much less of the daughter whom he now loved better than any
living creature; but still he did judge her wrongly at this
moment. He knew that she loved John Bold; he fully sympathised
in her affection; day after day he thought more of the matter,
and, with the tender care of a loving father, tried to arrange in
his own mind how matters might be so managed that his daughter's
heart should not be made the sacrifice to the dispute which was
likely to exist between him and Bold. Now, when she spoke to him
for the first time on the subject, it was natural that he should
think more of her than of himself, and that he should imagine
that her own cares, and not his, were troubling her.
He stood silent before her awhile, as she gazed up into his
face, and then kissing her forehead he placed her on the sofa.
'Tell me, Nelly,' he said (he only called her Nelly in his
kindest, softest, sweetest moods, and yet all his moods were
kind and sweet), 'tell me, Nelly, do you like Mr Bold--much?'
She was quite taken aback by the question. I will not say
that she had forgotten herself, and her own love in thinking
about John Bold, and while conversing with Mary: she certainly
had not done so. She had been sick at heart to think that a man
of whom she could not but own to herself that she loved him, of
whose regard she had been so proud, that such a man should turn
against her father to ruin him. She had felt her vanity hurt,
that his affection for her had not kept him from such a course;
had he really cared for her, he would not have risked her love
by such an outrage. But her main fear had been for her father,
and when she spoke of danger, it was of danger to him and not
She was taken aback by the question altogether: 'Do I like
'Yes, Nelly, do you like him? Why shouldn't you like him?
but that's a poor word--do you love him?' She sat still in his
arms without answering him. She certainly had not prepared
herself for an avowal of affection, intending, as she had done,
to abuse John Bold herself, and to hear her father do so also.
'Come, my love,' said he, 'let us make a clean breast of it: do
you tell me what concerns yourself, and I will tell you what
concerns me and the hospital.'
And then, without waiting for an answer, he described to
her, as he best could, the accusation that was made about
Hiram's will; the claims which the old men put forward;
what he considered the strength and what the weakness of his
own position; the course which Bold had taken, and that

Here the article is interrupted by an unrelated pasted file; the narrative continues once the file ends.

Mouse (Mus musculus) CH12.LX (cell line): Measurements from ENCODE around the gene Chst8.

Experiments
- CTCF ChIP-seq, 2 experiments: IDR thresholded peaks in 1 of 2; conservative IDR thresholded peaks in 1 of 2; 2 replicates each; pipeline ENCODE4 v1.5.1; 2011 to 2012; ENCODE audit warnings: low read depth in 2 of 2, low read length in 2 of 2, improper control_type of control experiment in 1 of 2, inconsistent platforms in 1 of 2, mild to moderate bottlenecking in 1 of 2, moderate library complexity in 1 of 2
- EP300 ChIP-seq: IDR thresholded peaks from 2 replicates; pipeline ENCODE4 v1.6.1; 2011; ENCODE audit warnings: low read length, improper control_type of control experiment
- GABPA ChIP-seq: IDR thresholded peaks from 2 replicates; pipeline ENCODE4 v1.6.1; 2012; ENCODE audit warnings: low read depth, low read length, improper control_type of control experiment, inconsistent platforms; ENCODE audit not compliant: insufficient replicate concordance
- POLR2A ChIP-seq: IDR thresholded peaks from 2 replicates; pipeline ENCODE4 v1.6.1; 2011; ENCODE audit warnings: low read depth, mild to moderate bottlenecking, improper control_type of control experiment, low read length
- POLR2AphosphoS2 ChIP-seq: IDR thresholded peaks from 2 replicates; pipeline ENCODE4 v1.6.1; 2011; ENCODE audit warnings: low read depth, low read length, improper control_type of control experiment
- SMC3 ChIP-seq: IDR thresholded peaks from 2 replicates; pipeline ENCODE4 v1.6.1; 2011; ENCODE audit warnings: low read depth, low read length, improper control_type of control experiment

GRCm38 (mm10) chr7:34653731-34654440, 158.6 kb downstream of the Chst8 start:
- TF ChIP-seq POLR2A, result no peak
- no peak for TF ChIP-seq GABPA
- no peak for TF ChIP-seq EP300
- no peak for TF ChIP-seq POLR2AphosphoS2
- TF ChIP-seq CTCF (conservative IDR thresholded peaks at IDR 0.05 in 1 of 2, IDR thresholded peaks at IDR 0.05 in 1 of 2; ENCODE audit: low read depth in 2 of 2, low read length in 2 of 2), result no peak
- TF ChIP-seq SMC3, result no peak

which he presumed he was about to take; and then by
degrees, without further question, he presumed on the fact of
Eleanor's love, and spoke of that love as a feeling which he
could in no way disapprove: he apologised for Bold, excused
what he was doing; nay, praised him for his energy and
intentions; made much of his good qualities, and harped on
none of his foibles; then, reminding his daughter how late it
was, and comforting her with much assurance which he hardly
felt himself, he sent her to her room, with flowing eyes and a
When Mr Harding met his daughter at breakfast the next
morning, there was no further discussion on the matter, nor
was the subject mentioned between them for some days. Soon
after the party Mary Bold called at the hospital, but there were
various persons in the drawing-room at the time, and she
therefore said nothing about her brother. On the day following,
John Bold met Miss Harding in one of the quiet, sombre,
shaded walks of the close. He was most anxious to see her, but
unwilling to call at the warden's house, and had in truth
waylaid her in her private haunts.
'My sister tells me,' said he, abruptly hurrying on with his
premeditated speech, 'my sister tells me that you had a delightful
party the other evening. I was so sorry I could not be there.'
'We were all sorry,' said Eleanor, with dignified composure.
'I believe, Miss Harding, you understand why, at this
moment--' And Bold hesitated, muttered, stopped, commenced his
explanation again, and again broke down.
Eleanor would not help him in the least.
'I think my sister explained to you, Miss Harding?'
'Pray don't apologise, Mr Bold; my father will, I am sure,
always be glad to see you, if you like to come to the house now
as formerly; nothing has occurred to alter his feelings: of
your own views you are, of course, the best judge.'
'Your father is all that is kind and generous; he always was
so; but you, Miss Harding, yourself--I hope you will not
judge me harshly, because--'
'Mr Bold,' said she, 'you may be sure of one thing; I shall
always judge my father to be right, and those who oppose him
I shall judge to be wrong. If those who do not know him
oppose him, I shall have charity enough to believe that they
are wrong, through error of judgment; but should I see him
attacked by those who ought to know him, and to love him,
and revere him, of such I shall be constrained to form a